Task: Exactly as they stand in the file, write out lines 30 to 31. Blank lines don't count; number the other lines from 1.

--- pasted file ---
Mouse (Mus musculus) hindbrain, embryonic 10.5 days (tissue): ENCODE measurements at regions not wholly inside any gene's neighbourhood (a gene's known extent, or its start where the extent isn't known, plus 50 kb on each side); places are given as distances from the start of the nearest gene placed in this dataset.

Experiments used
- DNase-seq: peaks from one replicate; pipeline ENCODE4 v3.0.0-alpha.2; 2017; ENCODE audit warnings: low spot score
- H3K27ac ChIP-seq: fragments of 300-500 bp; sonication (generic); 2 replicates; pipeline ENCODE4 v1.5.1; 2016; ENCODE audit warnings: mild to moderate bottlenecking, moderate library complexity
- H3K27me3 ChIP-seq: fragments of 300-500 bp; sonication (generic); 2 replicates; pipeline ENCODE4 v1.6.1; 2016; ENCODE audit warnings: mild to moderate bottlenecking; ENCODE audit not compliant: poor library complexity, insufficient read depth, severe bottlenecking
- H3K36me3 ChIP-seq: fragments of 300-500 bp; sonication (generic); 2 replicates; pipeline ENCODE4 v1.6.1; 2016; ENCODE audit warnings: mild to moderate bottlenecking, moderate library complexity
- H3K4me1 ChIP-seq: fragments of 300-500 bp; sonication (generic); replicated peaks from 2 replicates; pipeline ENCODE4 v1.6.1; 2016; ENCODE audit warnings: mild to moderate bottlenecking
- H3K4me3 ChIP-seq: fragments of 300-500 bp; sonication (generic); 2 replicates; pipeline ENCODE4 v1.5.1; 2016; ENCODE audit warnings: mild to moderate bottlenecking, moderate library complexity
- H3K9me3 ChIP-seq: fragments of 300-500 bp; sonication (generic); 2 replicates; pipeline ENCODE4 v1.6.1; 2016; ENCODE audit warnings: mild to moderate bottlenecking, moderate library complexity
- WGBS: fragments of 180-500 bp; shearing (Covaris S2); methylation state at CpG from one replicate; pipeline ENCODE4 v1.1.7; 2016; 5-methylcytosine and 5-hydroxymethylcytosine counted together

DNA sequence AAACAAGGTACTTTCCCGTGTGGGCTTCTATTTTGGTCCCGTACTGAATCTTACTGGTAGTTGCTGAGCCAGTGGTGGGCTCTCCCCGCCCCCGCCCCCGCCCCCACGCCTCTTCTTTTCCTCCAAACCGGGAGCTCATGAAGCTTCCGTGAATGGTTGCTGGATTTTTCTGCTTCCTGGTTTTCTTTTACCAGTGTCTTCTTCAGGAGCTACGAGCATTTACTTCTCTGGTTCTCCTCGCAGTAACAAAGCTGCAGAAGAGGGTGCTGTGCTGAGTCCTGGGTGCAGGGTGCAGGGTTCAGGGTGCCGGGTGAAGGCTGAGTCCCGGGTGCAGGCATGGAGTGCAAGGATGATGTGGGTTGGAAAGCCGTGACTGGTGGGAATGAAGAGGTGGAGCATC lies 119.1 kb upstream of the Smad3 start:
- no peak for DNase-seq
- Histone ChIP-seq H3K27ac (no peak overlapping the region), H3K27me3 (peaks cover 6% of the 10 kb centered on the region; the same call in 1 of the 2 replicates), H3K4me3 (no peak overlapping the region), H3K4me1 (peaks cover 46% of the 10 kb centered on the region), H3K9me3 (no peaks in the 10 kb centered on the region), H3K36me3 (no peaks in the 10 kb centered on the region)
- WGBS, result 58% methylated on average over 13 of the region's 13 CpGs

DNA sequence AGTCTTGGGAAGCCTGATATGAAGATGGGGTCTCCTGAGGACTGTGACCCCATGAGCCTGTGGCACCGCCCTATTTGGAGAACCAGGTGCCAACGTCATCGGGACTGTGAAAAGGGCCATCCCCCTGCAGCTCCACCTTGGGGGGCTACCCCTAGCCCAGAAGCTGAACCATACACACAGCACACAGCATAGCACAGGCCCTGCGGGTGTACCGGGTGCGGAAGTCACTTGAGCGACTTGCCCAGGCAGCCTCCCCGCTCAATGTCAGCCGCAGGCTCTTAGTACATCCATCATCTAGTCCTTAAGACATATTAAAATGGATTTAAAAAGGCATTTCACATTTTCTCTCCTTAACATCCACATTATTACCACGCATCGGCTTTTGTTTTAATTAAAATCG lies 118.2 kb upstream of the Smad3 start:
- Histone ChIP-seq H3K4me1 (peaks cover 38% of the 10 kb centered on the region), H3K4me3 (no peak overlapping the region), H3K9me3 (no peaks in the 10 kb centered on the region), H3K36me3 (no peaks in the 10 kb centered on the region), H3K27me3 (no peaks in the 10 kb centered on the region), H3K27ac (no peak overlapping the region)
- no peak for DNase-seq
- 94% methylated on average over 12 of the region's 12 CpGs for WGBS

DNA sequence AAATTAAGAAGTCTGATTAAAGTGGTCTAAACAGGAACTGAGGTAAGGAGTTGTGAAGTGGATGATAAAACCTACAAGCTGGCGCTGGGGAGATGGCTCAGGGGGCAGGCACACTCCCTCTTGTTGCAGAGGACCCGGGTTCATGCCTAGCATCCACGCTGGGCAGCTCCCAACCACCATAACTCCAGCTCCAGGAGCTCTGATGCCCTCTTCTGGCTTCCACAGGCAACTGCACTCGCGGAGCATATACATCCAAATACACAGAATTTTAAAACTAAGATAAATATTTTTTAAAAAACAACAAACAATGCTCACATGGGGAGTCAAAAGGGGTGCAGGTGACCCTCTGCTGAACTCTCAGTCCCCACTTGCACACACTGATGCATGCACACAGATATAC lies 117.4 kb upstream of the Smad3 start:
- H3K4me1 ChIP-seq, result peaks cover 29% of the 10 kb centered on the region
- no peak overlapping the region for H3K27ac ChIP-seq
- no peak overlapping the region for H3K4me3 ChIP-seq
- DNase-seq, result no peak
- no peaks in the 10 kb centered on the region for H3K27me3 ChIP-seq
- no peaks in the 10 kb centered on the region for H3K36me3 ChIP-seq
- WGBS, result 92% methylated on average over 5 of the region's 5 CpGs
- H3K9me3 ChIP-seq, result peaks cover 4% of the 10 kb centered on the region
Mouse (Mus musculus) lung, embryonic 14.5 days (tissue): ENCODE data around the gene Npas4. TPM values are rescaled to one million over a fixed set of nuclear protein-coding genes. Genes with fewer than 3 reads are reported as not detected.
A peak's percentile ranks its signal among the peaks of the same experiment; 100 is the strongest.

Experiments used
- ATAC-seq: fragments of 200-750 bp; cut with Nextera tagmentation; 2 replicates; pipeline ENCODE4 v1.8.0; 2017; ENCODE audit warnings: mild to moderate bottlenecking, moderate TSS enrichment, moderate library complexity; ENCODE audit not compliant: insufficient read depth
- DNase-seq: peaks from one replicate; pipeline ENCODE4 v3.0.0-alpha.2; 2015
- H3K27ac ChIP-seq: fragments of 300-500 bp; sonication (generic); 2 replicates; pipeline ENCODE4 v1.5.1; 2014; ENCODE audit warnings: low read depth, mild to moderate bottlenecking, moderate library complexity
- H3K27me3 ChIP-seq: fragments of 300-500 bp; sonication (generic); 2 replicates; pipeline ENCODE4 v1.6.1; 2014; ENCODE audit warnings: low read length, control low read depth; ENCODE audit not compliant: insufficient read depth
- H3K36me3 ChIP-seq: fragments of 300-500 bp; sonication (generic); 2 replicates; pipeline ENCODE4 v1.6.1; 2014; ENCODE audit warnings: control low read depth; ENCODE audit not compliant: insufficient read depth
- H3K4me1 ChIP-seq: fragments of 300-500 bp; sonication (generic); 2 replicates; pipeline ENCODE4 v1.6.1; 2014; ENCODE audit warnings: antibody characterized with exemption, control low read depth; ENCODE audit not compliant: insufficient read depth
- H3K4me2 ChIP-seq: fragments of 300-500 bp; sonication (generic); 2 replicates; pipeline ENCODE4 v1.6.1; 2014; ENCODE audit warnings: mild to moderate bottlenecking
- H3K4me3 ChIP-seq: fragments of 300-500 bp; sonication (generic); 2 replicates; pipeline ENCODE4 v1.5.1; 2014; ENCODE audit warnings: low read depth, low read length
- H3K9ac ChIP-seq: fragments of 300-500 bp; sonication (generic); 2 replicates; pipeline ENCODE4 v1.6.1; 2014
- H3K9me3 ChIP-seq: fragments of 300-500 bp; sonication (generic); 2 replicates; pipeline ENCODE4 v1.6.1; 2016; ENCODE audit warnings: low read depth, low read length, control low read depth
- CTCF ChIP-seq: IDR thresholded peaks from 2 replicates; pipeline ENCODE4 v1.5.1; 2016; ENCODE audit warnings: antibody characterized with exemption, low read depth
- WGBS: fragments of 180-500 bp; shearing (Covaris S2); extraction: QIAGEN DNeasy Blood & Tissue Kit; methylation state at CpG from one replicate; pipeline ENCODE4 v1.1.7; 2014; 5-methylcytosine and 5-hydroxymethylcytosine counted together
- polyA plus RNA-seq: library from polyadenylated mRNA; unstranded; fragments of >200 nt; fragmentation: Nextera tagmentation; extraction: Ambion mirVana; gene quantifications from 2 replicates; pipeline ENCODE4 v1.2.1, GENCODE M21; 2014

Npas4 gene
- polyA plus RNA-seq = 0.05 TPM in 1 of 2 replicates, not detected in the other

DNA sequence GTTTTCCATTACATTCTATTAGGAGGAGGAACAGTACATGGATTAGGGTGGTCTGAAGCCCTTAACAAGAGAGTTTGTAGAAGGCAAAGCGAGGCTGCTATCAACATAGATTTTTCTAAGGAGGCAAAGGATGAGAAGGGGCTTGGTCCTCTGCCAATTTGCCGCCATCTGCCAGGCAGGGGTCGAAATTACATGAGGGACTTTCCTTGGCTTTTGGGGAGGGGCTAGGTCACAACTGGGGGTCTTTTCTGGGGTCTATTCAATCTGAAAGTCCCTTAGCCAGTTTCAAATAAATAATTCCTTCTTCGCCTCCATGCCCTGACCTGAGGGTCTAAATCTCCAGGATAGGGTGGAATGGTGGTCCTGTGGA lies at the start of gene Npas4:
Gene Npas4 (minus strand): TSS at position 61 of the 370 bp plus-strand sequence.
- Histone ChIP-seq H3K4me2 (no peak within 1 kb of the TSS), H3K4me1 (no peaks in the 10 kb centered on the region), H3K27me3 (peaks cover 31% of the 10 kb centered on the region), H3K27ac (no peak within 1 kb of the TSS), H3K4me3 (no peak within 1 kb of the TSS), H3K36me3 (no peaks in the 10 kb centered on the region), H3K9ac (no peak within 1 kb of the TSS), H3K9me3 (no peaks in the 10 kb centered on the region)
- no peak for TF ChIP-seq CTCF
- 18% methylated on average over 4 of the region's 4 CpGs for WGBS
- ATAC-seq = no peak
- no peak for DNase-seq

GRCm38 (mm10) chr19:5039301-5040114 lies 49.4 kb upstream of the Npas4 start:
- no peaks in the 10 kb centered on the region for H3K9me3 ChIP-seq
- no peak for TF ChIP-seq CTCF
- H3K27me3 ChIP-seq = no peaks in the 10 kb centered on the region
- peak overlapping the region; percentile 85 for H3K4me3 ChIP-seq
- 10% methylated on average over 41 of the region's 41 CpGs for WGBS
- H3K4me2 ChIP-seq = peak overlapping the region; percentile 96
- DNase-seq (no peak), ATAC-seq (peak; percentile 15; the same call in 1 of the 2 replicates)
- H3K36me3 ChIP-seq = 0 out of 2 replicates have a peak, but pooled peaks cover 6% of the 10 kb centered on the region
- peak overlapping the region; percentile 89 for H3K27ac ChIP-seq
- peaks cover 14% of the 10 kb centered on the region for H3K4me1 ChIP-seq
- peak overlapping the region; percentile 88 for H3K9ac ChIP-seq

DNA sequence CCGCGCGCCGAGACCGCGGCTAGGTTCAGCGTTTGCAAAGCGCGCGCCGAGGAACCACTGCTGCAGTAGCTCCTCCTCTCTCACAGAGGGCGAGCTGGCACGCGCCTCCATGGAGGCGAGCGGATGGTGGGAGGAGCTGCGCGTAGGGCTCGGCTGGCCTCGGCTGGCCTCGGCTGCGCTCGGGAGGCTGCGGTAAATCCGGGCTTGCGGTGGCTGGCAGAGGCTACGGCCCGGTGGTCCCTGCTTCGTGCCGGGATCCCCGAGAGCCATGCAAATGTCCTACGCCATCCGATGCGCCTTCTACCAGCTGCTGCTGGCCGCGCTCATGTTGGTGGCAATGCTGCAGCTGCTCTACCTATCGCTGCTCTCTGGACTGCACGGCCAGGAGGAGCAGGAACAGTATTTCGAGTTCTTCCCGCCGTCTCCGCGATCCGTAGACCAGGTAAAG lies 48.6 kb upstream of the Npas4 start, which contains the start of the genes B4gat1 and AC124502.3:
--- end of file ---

Experiments used
- ATAC-seq: fragments of 200-750 bp; cut with Nextera tagmentation; 2 replicates; pipeline ENCODE4 v1.8.0; 2017; ENCODE audit warnings: mild to moderate bottlenecking, moderate TSS enrichment, moderate library complexity; ENCODE audit not compliant: insufficient read depth